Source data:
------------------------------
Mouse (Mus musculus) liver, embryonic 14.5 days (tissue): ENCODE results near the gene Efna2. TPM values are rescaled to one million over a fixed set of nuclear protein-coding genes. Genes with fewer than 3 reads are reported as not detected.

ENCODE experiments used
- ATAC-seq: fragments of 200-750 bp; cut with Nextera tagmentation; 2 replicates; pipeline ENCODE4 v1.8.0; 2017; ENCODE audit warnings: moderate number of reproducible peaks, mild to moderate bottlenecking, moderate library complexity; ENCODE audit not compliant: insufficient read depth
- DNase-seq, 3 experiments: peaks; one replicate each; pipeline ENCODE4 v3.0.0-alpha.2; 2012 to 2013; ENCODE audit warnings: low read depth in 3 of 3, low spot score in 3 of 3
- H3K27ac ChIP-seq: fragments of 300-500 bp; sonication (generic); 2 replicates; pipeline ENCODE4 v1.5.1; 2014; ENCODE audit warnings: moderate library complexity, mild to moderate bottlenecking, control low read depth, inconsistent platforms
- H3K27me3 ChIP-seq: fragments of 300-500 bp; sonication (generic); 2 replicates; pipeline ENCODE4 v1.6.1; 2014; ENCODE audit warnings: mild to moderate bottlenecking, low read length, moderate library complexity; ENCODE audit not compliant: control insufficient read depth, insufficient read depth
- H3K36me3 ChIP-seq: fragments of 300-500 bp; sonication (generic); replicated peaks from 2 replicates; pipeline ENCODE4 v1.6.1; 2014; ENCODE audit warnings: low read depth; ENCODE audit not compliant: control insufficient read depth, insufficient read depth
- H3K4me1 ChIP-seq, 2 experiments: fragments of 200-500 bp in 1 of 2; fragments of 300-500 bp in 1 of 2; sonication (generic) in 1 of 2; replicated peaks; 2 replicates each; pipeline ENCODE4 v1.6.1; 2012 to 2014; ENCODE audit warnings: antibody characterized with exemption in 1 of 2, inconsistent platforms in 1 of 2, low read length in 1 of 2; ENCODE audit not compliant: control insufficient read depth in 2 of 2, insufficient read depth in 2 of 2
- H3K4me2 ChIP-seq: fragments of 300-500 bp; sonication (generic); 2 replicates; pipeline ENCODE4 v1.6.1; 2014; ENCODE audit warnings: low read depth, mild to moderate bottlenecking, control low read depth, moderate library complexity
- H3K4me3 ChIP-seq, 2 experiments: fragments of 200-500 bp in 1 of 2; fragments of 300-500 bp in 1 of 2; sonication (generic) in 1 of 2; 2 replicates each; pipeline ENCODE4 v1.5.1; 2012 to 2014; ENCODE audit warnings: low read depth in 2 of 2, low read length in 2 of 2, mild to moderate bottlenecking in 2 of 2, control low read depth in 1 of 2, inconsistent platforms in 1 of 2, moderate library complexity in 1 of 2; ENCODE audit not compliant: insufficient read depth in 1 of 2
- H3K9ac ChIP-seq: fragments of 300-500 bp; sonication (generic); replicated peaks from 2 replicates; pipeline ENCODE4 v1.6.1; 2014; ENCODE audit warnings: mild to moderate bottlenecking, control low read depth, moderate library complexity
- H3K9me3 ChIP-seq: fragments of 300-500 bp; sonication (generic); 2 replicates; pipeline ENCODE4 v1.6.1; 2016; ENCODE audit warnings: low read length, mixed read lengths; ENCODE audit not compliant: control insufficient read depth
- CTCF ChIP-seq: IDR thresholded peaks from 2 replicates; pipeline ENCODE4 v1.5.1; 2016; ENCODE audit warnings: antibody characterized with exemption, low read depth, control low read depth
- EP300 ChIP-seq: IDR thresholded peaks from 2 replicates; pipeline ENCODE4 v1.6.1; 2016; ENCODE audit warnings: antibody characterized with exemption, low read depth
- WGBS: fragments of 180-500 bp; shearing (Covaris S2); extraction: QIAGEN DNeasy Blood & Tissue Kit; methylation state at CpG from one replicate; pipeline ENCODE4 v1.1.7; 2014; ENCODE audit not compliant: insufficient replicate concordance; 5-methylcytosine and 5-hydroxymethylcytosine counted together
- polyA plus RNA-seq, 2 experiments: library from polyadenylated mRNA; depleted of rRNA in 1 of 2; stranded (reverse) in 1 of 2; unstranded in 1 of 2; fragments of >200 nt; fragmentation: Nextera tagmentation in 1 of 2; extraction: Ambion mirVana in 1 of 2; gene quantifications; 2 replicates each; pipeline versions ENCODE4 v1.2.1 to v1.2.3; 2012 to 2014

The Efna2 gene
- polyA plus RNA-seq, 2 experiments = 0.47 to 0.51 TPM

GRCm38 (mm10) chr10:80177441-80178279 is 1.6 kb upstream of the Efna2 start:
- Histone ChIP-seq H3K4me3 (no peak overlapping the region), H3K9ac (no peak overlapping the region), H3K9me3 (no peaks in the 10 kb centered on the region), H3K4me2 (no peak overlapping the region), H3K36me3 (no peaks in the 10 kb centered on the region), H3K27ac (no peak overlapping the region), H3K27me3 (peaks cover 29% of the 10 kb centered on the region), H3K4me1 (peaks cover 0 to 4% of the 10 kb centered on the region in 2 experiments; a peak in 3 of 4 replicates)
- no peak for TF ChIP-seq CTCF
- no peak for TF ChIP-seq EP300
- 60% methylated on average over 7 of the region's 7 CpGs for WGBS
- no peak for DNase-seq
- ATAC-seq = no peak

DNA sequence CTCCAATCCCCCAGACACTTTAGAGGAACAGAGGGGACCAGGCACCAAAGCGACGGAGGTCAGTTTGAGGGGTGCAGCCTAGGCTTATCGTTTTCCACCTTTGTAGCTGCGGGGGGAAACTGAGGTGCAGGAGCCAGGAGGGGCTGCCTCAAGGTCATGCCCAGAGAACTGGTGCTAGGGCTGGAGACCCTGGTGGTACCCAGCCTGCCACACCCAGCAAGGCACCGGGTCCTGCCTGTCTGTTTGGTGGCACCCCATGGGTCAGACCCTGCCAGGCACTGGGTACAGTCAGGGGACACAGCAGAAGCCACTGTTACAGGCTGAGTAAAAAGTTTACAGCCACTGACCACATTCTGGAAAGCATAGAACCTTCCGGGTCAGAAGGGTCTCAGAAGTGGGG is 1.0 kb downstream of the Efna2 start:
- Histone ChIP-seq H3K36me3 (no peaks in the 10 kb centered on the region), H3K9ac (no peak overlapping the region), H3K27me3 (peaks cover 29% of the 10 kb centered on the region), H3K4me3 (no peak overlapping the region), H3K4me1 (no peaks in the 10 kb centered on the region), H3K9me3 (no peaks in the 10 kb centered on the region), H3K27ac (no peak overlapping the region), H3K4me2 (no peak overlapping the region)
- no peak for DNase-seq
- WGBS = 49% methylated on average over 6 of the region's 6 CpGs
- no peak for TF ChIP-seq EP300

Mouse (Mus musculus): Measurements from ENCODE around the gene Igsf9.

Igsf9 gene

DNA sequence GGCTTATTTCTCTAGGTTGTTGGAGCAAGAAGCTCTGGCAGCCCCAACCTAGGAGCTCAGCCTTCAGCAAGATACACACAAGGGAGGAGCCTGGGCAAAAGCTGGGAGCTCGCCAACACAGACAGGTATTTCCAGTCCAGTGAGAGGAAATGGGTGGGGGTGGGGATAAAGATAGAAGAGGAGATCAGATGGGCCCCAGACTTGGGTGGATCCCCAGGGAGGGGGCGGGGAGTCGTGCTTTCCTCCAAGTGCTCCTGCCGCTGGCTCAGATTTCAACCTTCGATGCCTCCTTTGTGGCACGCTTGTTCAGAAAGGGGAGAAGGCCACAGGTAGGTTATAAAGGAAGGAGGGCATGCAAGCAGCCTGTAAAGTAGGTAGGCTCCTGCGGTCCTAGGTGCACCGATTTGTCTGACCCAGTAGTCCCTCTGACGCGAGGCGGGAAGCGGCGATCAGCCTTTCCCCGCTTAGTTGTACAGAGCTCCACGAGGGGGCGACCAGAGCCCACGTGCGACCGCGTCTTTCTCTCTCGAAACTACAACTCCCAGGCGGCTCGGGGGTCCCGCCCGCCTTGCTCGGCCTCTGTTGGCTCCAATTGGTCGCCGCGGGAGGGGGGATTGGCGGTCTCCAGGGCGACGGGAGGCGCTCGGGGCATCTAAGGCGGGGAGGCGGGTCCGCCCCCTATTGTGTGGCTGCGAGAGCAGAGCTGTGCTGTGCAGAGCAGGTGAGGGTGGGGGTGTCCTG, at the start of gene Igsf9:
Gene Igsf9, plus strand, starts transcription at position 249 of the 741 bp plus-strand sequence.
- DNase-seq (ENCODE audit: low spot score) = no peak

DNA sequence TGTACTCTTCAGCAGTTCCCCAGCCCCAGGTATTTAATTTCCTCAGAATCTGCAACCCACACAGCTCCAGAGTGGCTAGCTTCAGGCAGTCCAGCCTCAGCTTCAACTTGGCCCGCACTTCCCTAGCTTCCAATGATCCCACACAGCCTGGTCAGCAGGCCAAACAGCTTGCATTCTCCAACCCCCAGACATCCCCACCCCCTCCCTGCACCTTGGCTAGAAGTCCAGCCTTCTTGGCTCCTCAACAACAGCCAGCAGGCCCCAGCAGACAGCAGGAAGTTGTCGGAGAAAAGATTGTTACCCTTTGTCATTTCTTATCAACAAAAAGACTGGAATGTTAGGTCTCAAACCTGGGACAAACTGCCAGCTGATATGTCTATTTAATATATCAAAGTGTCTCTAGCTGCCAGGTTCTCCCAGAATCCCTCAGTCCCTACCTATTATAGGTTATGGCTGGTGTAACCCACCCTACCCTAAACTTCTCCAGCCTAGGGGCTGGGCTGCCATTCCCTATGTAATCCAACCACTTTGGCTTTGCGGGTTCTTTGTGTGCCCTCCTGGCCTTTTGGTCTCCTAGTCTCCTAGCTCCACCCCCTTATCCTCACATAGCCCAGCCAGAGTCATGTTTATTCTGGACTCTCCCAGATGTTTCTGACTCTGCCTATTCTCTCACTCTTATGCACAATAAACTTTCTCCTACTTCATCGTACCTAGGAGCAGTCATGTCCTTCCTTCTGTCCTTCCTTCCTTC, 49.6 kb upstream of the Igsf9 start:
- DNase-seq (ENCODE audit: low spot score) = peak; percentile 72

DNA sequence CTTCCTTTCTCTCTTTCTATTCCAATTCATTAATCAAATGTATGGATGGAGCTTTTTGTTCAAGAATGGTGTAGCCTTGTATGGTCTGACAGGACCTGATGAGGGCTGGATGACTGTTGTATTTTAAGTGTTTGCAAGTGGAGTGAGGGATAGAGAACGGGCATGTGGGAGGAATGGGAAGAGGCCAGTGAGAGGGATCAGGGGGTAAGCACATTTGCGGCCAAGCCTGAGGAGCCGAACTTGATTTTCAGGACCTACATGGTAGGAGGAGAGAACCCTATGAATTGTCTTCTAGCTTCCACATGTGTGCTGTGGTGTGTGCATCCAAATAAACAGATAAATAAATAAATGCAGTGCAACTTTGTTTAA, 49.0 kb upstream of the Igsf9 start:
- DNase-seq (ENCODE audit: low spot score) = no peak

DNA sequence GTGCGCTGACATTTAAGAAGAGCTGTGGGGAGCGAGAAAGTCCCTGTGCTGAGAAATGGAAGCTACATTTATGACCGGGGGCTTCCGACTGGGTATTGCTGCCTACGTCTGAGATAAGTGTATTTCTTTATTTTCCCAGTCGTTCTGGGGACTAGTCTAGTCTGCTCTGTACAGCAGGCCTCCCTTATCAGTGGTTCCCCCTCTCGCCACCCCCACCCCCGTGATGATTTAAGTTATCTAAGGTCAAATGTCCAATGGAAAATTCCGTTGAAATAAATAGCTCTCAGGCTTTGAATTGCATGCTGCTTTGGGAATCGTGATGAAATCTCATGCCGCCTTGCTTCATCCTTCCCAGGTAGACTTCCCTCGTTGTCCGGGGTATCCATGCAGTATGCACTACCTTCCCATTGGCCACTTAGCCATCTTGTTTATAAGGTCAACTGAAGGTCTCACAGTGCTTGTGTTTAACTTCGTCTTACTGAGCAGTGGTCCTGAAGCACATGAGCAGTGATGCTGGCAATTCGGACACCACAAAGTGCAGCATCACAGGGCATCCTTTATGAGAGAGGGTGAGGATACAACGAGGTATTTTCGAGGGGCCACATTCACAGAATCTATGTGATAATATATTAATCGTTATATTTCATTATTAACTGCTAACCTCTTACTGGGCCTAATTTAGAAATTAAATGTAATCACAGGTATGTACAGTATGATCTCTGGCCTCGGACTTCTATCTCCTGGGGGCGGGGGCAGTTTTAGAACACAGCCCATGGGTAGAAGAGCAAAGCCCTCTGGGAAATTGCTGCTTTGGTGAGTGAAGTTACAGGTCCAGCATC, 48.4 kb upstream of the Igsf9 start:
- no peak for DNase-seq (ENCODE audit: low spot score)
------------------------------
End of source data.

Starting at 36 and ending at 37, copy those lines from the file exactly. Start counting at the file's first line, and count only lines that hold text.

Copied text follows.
DNA sequence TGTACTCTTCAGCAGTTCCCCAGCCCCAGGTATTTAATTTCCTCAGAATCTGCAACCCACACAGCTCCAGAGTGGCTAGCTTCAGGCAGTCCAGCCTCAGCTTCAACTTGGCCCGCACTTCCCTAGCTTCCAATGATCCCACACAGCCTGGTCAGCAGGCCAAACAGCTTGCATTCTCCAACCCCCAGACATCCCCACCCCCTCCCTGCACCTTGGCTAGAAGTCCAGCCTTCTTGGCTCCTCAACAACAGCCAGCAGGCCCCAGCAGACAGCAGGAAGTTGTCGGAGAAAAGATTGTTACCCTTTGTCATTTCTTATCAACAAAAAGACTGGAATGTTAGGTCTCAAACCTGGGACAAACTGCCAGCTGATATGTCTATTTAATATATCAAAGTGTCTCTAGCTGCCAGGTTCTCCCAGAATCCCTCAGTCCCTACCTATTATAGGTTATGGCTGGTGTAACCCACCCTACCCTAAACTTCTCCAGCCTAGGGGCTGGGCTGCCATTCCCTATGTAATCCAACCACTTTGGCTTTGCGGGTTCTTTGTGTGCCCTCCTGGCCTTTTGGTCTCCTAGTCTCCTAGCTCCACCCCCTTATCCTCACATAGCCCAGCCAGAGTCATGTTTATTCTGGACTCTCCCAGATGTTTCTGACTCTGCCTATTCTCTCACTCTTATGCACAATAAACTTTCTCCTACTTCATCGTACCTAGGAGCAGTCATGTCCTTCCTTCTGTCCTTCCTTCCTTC, 49.6 kb upstream of the Igsf9 start:
- DNase-seq (ENCODE audit: low spot score) = peak; percentile 72